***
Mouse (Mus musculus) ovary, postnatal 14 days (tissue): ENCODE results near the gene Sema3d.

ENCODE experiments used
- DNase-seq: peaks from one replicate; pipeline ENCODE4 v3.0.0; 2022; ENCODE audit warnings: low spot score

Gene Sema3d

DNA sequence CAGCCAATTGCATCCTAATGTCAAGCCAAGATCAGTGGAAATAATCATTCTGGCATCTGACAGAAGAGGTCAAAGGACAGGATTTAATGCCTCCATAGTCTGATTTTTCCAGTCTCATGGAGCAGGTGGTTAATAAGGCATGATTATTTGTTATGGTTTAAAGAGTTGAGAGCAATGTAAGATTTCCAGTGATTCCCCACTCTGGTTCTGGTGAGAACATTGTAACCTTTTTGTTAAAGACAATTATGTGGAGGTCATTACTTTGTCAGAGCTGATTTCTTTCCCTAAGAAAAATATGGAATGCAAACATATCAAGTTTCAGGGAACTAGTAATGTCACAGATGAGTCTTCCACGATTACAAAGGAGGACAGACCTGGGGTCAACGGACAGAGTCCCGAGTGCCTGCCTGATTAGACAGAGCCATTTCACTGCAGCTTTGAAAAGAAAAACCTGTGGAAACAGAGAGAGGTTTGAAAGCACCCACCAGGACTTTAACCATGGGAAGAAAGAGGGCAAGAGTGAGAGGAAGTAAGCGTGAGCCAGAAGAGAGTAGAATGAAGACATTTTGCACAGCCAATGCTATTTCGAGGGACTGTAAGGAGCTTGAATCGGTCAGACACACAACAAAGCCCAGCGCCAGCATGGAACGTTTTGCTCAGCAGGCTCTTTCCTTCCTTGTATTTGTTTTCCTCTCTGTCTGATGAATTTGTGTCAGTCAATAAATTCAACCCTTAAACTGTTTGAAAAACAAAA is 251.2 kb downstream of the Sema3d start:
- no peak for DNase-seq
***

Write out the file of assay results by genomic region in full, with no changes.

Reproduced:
Mouse (Mus musculus) ovary, postnatal 14 days (tissue): ENCODE results near the gene Sema3d.

ENCODE experiments used
- DNase-seq: peaks from one replicate; pipeline ENCODE4 v3.0.0; 2022; ENCODE audit warnings: low spot score

Gene Sema3d

DNA sequence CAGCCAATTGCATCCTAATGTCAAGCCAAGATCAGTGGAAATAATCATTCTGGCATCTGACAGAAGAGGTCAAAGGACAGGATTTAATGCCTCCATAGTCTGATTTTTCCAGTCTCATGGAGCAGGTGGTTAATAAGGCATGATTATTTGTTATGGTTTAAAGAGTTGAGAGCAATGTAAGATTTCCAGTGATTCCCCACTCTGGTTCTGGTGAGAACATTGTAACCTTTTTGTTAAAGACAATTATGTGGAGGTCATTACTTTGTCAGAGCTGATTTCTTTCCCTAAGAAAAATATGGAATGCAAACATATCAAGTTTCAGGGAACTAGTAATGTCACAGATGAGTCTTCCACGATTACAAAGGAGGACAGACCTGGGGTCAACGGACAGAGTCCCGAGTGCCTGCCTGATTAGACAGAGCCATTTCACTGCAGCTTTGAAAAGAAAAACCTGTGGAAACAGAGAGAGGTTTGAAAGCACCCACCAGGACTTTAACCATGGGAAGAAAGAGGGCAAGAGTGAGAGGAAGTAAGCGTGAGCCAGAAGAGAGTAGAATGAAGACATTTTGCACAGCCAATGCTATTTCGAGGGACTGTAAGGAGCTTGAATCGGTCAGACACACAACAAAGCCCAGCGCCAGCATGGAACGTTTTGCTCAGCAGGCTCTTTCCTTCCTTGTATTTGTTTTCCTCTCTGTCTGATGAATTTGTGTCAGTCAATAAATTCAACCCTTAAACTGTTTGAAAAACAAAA is 251.2 kb downstream of the Sema3d start:
- no peak for DNase-seq